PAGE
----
By Brenda S. Cox
“But unluckily that iron gate, that ha-ha, give me a feeling of restraint and hardship. ‘I cannot get out,’ as the starling said.’”–Maria Bertram in Mansfield Park
So, my city went on total lockdown today. No going out, except for urgent groceries or medical needs. We had a curfew before, but I could still take morning walks around the neighborhood. No more. And I didn’t realize how trapped that would make me feel, losing that half-hour excursion each day. I felt like the starling: “I cannot get out.”
A Feeling of Restraint and Hardship
In Mansfield Park (which I just had the joy of re-reading), Maria Bertram feels trapped. She and her family and the Crawfords are visiting Sotherton, where she will soon be mistress. But the gate to the park is locked. Her fiancé, Mr. Rushworth, has gone to fetch the key.
Maria says to Henry Crawford,
“’Yes, certainly, the sun shines, and the park looks very cheerful. But unluckily that iron gate, that ha-ha, give me a feeling of restraint and hardship. ‘I cannot get out,’ as the starling said.’ As she spoke, and it was with expression, she walked to the gate: he followed her. ‘Mr. Rushworth is so long fetching this key!’”
Henry replies, “’And for the world you would not get out without the key and without Mr. Rushworth’s authority and protection, or I think you might with little difficulty pass round the edge of the gate, here, with my assistance; I think it might be done, if you really wished to be more at large, and could allow yourself to think it not prohibited.’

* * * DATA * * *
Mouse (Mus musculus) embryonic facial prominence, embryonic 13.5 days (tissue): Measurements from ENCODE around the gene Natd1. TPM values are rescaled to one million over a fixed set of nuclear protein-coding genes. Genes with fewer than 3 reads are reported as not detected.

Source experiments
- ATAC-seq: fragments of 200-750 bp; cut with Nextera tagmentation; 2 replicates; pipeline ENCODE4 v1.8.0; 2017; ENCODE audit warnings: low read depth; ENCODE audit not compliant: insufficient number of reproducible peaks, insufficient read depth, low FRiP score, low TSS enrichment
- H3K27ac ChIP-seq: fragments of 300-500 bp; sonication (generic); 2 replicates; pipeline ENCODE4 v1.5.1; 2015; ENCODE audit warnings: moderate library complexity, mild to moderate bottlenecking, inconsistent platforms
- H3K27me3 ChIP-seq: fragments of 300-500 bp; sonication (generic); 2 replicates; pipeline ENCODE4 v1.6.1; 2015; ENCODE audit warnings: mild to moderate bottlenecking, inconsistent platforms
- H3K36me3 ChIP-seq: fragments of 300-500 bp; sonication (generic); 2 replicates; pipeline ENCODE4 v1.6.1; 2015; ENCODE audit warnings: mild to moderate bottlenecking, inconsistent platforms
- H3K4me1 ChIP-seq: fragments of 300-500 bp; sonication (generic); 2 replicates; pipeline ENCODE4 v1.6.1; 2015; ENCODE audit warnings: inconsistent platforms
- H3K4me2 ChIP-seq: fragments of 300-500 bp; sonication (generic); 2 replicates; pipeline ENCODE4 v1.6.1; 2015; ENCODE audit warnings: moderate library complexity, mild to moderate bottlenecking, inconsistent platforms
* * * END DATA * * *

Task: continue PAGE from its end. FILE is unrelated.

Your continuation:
“’Prohibited! nonsense! I certainly can get out that way, and I will. Mr. Rushworth will be here in a moment, you know; we shall not be out of sight.’ . . .
“Fanny, feeling all this to be wrong, could not help making an effort to prevent it. ‘You will hurt yourself, Miss Bertram,’ she cried; ‘you will certainly hurt yourself against those spikes; you will tear your gown; you will be in danger of slipping into the ha-ha. You had better not go.’
“Her cousin was safe on the other side while these words were spoken, and, smiling with all the good-humour of success, she said, ‘Thank you, my dear Fanny, but I and my gown are alive and well, and so good-bye’” (Mansfield Park, chapter 10, italics added).
Maria refers to a famous section of Laurence Sterne’s A Sentimental Journey Through France and Italy. His narrator, Yorick, is stuck in France without a passport; if he’s caught, he’ll go to prison, to the Bastille. He tries to convince himself that prison would not be so bad. But then he hears a voice, like a child’s voice, crying “I can’t get out! I can’t get out!” It is a starling, trapped in a small cage. He tries to release it, but fails.
The starling’s plight overthrows all his careful reasoning, and he realizes that he is afraid of the “slavery” of prison. Liberty is the “sweet and gracious goddess” he truly worships.
Maria is also longing for liberty, and to get rid of the restraints and move toward a “prohibited” liberty.
A ha-ha is a deep ditch. It was used instead of a fence, to keep wandering animals in or out. Unlike a fence, it didn’t disrupt the view; you could easily see over it and not even notice it until it was next to you. But it acted as a barrier, nonetheless. Maria’s cousin Fanny warns her of the dangers of crossing the barrier, but Maria will not listen.